The implicit and recent differences between the meanings of “follow” and “subscribe”

James Cridland, writing on Podnews:

Apple Podcasts will no longer use the word “subscribe” in a few weeks. Listeners will be invited to “follow” their favourite podcasts instead. The new wording will be in iOS 14.5, which should be released later this month (and is available in beta). We expect Apple to communicate further with creators, and listeners, when this version of iOS is released.

For me it will feel weird for a few months, but in many ways, this change makes sense, as the word “follow” sounds easier, less intimidating, and surely less of an obstacle than the word “subscribe,” which sounds like it requires more engagement and effort from the user. When you subscribe to a newsletter, a service, or a magazine, you may have to enter your email, sign up, log in, and sometimes even have to pay, whereas a podcast subscription is usually one click away, and usually free.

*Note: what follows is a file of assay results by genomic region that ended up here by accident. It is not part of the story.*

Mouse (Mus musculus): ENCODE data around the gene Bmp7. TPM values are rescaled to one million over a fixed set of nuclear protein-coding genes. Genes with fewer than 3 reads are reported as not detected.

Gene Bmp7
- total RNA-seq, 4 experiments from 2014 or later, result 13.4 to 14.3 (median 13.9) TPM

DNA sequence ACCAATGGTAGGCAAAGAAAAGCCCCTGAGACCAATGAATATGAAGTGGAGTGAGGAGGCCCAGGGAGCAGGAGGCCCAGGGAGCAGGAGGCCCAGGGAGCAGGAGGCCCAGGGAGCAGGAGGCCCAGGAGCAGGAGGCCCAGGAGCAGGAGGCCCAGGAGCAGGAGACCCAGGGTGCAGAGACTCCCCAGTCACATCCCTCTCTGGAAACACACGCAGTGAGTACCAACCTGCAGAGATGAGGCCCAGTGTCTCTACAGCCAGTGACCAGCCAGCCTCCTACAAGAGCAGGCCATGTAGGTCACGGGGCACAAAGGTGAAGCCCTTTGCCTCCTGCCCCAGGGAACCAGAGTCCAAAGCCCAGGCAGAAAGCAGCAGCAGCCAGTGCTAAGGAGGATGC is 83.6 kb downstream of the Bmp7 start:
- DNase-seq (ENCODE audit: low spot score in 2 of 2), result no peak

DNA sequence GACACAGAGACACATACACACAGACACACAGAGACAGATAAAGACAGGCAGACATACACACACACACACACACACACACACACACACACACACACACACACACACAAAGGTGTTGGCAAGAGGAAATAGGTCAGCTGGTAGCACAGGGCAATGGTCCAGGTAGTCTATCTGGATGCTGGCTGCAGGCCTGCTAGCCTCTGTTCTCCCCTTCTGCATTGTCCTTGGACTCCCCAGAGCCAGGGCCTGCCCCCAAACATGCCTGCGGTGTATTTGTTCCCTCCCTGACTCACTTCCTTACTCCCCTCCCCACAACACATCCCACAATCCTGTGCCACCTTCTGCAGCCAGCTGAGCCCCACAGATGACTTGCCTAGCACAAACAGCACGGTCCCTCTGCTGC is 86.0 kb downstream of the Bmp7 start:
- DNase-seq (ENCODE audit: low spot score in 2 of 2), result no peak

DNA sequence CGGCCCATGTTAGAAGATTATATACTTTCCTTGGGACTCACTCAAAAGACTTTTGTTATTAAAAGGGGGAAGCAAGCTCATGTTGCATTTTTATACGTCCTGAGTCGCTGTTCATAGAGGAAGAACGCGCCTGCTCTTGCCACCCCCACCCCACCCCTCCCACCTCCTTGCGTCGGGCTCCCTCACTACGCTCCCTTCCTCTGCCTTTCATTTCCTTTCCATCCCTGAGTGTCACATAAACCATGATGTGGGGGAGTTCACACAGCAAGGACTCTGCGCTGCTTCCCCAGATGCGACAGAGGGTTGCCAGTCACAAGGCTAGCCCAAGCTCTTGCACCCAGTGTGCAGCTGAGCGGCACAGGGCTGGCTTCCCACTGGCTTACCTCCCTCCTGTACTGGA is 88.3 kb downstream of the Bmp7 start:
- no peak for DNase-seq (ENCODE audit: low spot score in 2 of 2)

Spotify already uses the word “follow” for podcasts, and if I wonder what impact this change of vocabulary will have on RSS readers — do you subscribe to a feed or do you follow a feed? — I have no doubt that the other podcast platforms and podcast players still using the word “subscribe” will eventually adopt “follow” too.

If “follow” implies easy and free, and “subscribe” implies more commitment and maybe the involvement of a payment, I wonder if subscriber-only podcasts like Dithering will keep using the word “subscribe” (maybe this is another thing we will see on Apple Podcasts?), and if Twitter’s upcoming feature Super Follow — essentially a subscription service — will end up being called “Twitter Subscribe” to avoid confusion.